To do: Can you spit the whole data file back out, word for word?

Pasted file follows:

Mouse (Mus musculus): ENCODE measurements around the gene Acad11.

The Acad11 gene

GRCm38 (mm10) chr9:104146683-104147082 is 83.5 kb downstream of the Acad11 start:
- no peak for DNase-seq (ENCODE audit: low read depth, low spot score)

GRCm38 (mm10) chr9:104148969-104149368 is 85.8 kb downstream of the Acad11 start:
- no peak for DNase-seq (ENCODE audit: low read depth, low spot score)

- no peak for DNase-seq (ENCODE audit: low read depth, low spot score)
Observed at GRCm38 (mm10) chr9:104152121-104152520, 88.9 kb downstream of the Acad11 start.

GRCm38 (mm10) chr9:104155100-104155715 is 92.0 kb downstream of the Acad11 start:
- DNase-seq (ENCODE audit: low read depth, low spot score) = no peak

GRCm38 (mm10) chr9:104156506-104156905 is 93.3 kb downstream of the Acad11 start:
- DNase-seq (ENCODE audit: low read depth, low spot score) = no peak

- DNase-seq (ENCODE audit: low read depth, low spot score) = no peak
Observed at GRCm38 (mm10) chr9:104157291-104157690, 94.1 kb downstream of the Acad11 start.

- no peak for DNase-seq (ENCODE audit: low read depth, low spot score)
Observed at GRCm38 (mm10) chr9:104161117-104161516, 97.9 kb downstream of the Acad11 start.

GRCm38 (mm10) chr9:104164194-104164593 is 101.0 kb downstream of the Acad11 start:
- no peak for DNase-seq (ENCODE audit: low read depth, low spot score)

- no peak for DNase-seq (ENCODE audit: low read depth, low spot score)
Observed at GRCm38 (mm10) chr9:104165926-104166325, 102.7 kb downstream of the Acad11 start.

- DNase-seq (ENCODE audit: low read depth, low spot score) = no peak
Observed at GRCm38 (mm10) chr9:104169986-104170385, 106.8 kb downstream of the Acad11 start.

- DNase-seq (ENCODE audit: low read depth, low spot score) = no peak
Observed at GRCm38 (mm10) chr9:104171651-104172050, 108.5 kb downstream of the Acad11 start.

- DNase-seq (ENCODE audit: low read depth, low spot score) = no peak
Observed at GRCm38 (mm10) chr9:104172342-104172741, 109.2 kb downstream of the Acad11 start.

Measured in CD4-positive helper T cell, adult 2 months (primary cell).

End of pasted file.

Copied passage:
Mouse (Mus musculus): ENCODE measurements around the gene Acad11.

The Acad11 gene

GRCm38 (mm10) chr9:104146683-104147082 is 83.5 kb downstream of the Acad11 start:
- no peak for DNase-seq (ENCODE audit: low read depth, low spot score)

GRCm38 (mm10) chr9:104148969-104149368 is 85.8 kb downstream of the Acad11 start:
- no peak for DNase-seq (ENCODE audit: low read depth, low spot score)

- no peak for DNase-seq (ENCODE audit: low read depth, low spot score)
Observed at GRCm38 (mm10) chr9:104152121-104152520, 88.9 kb downstream of the Acad11 start.

GRCm38 (mm10) chr9:104155100-104155715 is 92.0 kb downstream of the Acad11 start:
- DNase-seq (ENCODE audit: low read depth, low spot score) = no peak

GRCm38 (mm10) chr9:104156506-104156905 is 93.3 kb downstream of the Acad11 start:
- DNase-seq (ENCODE audit: low read depth, low spot score) = no peak

- DNase-seq (ENCODE audit: low read depth, low spot score) = no peak
Observed at GRCm38 (mm10) chr9:104157291-104157690, 94.1 kb downstream of the Acad11 start.

- no peak for DNase-seq (ENCODE audit: low read depth, low spot score)
Observed at GRCm38 (mm10) chr9:104161117-104161516, 97.9 kb downstream of the Acad11 start.

GRCm38 (mm10) chr9:104164194-104164593 is 101.0 kb downstream of the Acad11 start:
- no peak for DNase-seq (ENCODE audit: low read depth, low spot score)

- no peak for DNase-seq (ENCODE audit: low read depth, low spot score)
Observed at GRCm38 (mm10) chr9:104165926-104166325, 102.7 kb downstream of the Acad11 start.

- DNase-seq (ENCODE audit: low read depth, low spot score) = no peak
Observed at GRCm38 (mm10) chr9:104169986-104170385, 106.8 kb downstream of the Acad11 start.

- DNase-seq (ENCODE audit: low read depth, low spot score) = no peak
Observed at GRCm38 (mm10) chr9:104171651-104172050, 108.5 kb downstream of the Acad11 start.

- DNase-seq (ENCODE audit: low read depth, low spot score) = no peak
Observed at GRCm38 (mm10) chr9:104172342-104172741, 109.2 kb downstream of the Acad11 start.

Measured in CD4-positive helper T cell, adult 2 months (primary cell).